The Colorado Springs Medical Cannabis Council is hosting a forum today for local educators to talk about the highly sensitive issue of medical marijuana and schools.
“Recently, a school district in town has had the difficult task of attempting to regulate the usage of medical cannabis in a high school, and this is probably only the first of similar issues coming your way,” Tanya Garduno, council president, said in an invitation to the event, which will be held from 11 a.m. to 1:30 p.m. at Cheyenne Mountain Zoo.
Representatives from districts 2, 49 and 20 are scheduled to attend the forum.
The story about medical marijuana in a local high school involves a 16-year-old who suffers from a rare condition known as Myloclonus Diaphragmatic Flutter.
“This condition is characterized by severe seizures of the neck and diaphragm muscles that can last for hours or days. This patient is only 16 years old and is being denied his right to public education because of his medication,” Mark Slaugh, the council’s membership director, said recently in an email to state Sen. John Morse.
The student’s story even made it into the mayor’s race.
In fact, for Buddy Gilmore, it was among the most memorable on the campaign trail.
In February, Gilmore was a campaign meeting with Father Bill Carmody and two others at a restaurant near downtown.
“There were four of us in the booth, talking a lot of issues, when MMJ came up,” Gilmore said in an e-mail.
“Carmody was dead set against MMJ. As we talked, I noticed our waitress behind the wall beside the booth. She was listening to the conversation, and I could tell she was getting upset. At one point she went into the kitchen, but I still had eye contact with her, and she was getting more upset by the minute,” he wrote.
As Gilmore and the others got ready to leave, the waitress brought the check.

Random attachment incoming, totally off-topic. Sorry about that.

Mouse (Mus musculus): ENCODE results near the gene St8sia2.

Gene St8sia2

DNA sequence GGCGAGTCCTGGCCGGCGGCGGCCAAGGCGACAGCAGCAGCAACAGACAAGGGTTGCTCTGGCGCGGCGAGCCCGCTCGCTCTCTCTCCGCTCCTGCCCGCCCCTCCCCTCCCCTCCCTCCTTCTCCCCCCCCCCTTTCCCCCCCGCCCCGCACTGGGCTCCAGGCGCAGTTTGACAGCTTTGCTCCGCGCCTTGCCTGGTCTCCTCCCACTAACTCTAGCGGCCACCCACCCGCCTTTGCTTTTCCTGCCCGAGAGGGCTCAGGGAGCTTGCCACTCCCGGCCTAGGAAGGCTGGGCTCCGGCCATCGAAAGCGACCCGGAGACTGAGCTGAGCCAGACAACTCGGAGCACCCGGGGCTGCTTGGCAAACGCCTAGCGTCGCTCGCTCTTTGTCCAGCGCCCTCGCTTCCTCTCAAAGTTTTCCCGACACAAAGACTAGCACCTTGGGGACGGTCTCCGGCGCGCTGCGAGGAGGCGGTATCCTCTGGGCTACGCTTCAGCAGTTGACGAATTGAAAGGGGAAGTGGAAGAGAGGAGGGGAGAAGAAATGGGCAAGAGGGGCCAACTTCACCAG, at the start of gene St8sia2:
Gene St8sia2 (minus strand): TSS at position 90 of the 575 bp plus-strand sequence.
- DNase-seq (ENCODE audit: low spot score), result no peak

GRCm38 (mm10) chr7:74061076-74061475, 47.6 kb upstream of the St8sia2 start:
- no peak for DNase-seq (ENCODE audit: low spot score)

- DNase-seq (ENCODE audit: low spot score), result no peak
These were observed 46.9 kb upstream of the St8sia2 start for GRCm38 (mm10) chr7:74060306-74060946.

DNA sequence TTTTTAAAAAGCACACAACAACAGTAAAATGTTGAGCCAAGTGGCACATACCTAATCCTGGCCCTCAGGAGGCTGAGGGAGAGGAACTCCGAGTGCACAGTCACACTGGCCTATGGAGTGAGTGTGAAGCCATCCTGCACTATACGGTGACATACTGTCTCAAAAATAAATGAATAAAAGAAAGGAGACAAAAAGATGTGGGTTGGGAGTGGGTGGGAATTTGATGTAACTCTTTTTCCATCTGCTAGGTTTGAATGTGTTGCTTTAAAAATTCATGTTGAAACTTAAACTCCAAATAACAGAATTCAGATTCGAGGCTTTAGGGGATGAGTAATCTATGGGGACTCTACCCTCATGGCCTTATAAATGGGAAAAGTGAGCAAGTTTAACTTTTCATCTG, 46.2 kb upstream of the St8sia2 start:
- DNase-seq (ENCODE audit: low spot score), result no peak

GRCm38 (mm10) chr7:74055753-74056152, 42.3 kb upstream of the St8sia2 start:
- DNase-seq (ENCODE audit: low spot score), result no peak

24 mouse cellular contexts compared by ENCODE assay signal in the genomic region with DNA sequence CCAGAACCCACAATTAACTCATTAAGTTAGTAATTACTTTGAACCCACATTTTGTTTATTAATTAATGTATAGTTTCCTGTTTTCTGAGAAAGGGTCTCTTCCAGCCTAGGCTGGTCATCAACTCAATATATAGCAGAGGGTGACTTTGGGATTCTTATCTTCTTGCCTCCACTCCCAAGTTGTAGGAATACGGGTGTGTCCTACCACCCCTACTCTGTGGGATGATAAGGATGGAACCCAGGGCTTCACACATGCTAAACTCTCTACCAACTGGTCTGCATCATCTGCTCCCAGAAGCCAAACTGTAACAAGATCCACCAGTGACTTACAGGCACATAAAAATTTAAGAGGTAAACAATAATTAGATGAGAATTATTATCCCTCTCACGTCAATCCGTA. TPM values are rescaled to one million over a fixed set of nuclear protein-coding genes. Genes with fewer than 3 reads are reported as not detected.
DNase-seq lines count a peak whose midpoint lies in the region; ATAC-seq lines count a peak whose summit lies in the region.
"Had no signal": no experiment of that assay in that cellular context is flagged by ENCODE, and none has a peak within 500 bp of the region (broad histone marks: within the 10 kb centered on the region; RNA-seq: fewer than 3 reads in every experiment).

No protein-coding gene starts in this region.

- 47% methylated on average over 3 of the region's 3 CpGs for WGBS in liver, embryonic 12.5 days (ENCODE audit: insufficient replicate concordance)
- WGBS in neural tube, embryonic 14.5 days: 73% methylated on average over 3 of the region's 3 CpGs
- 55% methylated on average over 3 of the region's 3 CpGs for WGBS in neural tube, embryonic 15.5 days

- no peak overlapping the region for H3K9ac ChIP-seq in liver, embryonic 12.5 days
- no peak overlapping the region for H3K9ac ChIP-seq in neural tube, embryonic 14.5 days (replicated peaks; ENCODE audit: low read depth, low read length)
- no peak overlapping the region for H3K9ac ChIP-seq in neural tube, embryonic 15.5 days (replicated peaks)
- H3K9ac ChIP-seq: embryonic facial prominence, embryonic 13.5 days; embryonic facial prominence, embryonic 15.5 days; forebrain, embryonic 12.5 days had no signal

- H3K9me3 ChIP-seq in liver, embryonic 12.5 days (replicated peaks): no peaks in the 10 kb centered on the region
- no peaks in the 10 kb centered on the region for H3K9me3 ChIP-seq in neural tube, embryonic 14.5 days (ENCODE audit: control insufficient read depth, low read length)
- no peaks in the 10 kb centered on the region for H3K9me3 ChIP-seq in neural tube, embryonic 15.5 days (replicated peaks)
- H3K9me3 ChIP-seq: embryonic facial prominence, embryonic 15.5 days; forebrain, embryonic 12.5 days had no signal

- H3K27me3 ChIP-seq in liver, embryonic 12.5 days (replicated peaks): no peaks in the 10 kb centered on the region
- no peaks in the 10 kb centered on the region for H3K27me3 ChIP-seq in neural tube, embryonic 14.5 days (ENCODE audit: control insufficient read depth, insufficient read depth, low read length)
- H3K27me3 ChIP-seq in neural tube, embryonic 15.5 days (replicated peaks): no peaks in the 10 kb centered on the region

“You have a story, and I want to hear it,” Gilmore told the woman. “Please sit down.”
The woman told them that she and her husband are recovering meth addicts and have a son with a rare nervous disorder, Gilmore said.
“He has been given several drugs in the past to help him cope with his disorder, but none really work, and she was concerned about him getting addicted. They turned to MMJ, which she says works miracles. At one point, he was taking lozenges to school, where the nurse would dispense them to her son. At some point that capability was taken away, and he had to go home at lunch to take his lozenge,” Gilmore said.
“As she continued her story, I noticed how engrossed Carmody became in the conversation. At one point, he asked her if marijuana was her ‘gateway drug.’ She said no, it was alcohol. I think Carmody had never actually met someone like this, who could provide a personal story the way she could,” Gilmore said.
The group talked for about 30 minutes.
“At the end of the conversation, Carmody seemed to be a changed man,” Gilmore said. “It was fascinating to watch the transformation take place. Just before I got in my car to leave, the waitress came out and gave me a hug. Out of all the things I experienced campaigning, this is the meeting that will always stick with me.”